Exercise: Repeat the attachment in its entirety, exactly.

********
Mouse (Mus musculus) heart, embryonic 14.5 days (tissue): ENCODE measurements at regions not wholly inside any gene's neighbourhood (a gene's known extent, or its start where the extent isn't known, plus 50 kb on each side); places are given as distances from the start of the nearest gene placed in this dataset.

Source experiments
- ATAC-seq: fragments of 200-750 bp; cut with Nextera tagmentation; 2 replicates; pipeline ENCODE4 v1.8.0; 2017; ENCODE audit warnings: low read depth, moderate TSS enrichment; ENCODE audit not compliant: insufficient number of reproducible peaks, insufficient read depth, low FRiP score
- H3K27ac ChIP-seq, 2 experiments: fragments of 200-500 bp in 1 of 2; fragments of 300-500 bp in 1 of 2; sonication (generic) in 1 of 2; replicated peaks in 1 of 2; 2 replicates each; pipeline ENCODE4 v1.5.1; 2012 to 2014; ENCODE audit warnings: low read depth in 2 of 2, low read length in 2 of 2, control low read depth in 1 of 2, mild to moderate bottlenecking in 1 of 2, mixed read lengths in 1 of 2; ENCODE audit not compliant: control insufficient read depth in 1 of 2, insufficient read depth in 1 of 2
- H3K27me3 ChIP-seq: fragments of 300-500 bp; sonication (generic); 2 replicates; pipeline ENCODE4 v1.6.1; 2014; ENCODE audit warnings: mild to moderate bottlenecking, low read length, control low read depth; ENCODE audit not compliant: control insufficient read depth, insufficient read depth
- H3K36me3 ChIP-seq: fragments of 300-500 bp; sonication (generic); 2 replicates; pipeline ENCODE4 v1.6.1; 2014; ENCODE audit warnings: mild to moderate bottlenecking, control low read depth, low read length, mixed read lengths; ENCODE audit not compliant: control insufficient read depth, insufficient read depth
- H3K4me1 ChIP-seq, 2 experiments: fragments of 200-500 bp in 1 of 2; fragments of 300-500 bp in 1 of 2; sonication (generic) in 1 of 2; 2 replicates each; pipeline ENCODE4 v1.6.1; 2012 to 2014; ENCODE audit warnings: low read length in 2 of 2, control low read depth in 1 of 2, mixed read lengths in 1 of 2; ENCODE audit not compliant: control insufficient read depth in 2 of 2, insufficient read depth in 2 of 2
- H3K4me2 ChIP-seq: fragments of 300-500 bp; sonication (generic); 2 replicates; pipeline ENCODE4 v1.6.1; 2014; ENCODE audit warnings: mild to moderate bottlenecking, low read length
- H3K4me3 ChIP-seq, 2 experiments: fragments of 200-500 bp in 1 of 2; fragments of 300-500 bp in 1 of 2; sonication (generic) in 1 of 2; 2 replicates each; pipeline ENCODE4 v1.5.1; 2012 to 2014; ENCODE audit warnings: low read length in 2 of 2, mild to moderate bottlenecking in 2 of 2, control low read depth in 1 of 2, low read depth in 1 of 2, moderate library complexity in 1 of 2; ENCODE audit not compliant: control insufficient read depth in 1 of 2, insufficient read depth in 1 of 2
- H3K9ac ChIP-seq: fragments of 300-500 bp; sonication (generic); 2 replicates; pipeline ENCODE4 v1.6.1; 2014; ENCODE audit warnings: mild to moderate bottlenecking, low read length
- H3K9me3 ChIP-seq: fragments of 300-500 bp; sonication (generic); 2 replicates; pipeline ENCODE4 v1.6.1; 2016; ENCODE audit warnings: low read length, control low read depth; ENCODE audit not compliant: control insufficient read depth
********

Mouse (Mus musculus) heart, embryonic 14.5 days (tissue): ENCODE measurements at regions not wholly inside any gene's neighbourhood (a gene's known extent, or its start where the extent isn't known, plus 50 kb on each side); places are given as distances from the start of the nearest gene placed in this dataset.

Source experiments
- ATAC-seq: fragments of 200-750 bp; cut with Nextera tagmentation; 2 replicates; pipeline ENCODE4 v1.8.0; 2017; ENCODE audit warnings: low read depth, moderate TSS enrichment; ENCODE audit not compliant: insufficient number of reproducible peaks, insufficient read depth, low FRiP score
- H3K27ac ChIP-seq, 2 experiments: fragments of 200-500 bp in 1 of 2; fragments of 300-500 bp in 1 of 2; sonication (generic) in 1 of 2; replicated peaks in 1 of 2; 2 replicates each; pipeline ENCODE4 v1.5.1; 2012 to 2014; ENCODE audit warnings: low read depth in 2 of 2, low read length in 2 of 2, control low read depth in 1 of 2, mild to moderate bottlenecking in 1 of 2, mixed read lengths in 1 of 2; ENCODE audit not compliant: control insufficient read depth in 1 of 2, insufficient read depth in 1 of 2
- H3K27me3 ChIP-seq: fragments of 300-500 bp; sonication (generic); 2 replicates; pipeline ENCODE4 v1.6.1; 2014; ENCODE audit warnings: mild to moderate bottlenecking, low read length, control low read depth; ENCODE audit not compliant: control insufficient read depth, insufficient read depth
- H3K36me3 ChIP-seq: fragments of 300-500 bp; sonication (generic); 2 replicates; pipeline ENCODE4 v1.6.1; 2014; ENCODE audit warnings: mild to moderate bottlenecking, control low read depth, low read length, mixed read lengths; ENCODE audit not compliant: control insufficient read depth, insufficient read depth
- H3K4me1 ChIP-seq, 2 experiments: fragments of 200-500 bp in 1 of 2; fragments of 300-500 bp in 1 of 2; sonication (generic) in 1 of 2; 2 replicates each; pipeline ENCODE4 v1.6.1; 2012 to 2014; ENCODE audit warnings: low read length in 2 of 2, control low read depth in 1 of 2, mixed read lengths in 1 of 2; ENCODE audit not compliant: control insufficient read depth in 2 of 2, insufficient read depth in 2 of 2
- H3K4me2 ChIP-seq: fragments of 300-500 bp; sonication (generic); 2 replicates; pipeline ENCODE4 v1.6.1; 2014; ENCODE audit warnings: mild to moderate bottlenecking, low read length
- H3K4me3 ChIP-seq, 2 experiments: fragments of 200-500 bp in 1 of 2; fragments of 300-500 bp in 1 of 2; sonication (generic) in 1 of 2; 2 replicates each; pipeline ENCODE4 v1.5.1; 2012 to 2014; ENCODE audit warnings: low read length in 2 of 2, mild to moderate bottlenecking in 2 of 2, control low read depth in 1 of 2, low read depth in 1 of 2, moderate library complexity in 1 of 2; ENCODE audit not compliant: control insufficient read depth in 1 of 2, insufficient read depth in 1 of 2
- H3K9ac ChIP-seq: fragments of 300-500 bp; sonication (generic); 2 replicates; pipeline ENCODE4 v1.6.1; 2014; ENCODE audit warnings: mild to moderate bottlenecking, low read length
- H3K9me3 ChIP-seq: fragments of 300-500 bp; sonication (generic); 2 replicates; pipeline ENCODE4 v1.6.1; 2016; ENCODE audit warnings: low read length, control low read depth; ENCODE audit not compliant: control insufficient read depth